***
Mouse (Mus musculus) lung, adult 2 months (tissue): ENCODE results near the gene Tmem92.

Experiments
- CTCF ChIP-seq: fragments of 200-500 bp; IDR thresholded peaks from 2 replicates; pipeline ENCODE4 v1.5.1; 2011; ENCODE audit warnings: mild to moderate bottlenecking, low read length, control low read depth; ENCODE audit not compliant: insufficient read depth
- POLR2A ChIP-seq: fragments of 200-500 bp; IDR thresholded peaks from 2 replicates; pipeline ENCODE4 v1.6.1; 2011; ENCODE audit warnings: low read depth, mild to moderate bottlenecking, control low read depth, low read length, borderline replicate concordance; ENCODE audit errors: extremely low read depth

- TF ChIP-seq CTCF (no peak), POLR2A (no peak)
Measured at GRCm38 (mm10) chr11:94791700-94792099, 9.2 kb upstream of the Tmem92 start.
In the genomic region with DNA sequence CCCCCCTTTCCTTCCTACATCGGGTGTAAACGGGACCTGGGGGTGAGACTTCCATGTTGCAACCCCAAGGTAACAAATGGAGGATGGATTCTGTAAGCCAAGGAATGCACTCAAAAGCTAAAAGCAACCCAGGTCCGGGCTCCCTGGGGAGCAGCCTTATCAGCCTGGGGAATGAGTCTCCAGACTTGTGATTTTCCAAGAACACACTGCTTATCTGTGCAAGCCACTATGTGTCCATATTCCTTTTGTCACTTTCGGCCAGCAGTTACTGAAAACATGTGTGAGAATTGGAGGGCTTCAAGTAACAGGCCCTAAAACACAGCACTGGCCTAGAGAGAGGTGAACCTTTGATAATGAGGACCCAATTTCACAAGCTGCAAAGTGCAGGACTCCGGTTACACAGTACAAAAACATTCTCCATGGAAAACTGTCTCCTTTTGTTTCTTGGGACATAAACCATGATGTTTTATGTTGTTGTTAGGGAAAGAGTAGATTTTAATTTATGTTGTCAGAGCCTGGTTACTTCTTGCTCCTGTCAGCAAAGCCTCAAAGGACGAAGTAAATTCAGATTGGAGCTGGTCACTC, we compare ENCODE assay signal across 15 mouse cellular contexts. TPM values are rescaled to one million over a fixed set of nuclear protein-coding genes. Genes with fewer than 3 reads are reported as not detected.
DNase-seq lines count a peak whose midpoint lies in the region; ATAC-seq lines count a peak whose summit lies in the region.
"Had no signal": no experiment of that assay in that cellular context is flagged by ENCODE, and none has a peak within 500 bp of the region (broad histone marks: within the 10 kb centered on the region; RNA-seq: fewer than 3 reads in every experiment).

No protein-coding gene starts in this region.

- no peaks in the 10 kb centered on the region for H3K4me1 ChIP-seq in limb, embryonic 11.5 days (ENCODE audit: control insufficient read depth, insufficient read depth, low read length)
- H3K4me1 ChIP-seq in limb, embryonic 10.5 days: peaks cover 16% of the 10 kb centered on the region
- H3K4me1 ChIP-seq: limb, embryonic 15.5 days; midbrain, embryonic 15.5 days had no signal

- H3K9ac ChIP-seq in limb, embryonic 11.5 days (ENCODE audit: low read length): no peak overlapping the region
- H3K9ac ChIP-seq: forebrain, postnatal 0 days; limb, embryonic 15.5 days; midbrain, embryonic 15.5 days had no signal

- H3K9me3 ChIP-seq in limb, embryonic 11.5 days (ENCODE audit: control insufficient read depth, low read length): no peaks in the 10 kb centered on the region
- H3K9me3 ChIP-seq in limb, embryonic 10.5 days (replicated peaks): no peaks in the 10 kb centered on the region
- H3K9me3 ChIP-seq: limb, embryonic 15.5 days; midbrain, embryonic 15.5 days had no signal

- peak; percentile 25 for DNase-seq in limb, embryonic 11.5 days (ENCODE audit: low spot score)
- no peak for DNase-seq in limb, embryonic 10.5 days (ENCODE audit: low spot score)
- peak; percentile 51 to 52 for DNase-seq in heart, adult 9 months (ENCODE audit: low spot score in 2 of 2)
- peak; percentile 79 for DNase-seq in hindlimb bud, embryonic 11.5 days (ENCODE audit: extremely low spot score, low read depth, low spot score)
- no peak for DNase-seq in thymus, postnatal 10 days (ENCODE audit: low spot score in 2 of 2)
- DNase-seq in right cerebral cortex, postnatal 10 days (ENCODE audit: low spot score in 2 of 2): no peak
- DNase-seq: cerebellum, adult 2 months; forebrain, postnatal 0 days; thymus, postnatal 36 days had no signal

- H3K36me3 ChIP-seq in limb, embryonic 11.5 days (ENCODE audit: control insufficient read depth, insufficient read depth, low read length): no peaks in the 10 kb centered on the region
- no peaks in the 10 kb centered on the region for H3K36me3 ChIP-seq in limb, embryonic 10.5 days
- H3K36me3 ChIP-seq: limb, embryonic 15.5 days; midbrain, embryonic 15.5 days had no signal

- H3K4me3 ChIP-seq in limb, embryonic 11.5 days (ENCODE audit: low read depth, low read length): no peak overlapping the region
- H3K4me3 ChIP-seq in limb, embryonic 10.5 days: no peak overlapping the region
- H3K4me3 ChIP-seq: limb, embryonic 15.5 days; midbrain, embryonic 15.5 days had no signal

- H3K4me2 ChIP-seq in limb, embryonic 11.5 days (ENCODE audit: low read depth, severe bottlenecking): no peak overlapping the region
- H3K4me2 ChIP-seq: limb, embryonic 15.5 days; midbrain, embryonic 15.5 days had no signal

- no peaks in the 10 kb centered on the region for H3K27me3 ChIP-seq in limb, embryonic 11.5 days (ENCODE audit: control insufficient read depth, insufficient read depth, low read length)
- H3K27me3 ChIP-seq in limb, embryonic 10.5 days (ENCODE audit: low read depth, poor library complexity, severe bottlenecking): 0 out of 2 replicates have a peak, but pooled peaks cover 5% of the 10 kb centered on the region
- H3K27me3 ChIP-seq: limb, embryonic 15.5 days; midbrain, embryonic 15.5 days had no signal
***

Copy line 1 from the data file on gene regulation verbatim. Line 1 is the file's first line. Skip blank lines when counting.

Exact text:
Mouse (Mus musculus) lung, adult 2 months (tissue): ENCODE results near the gene Tmem92.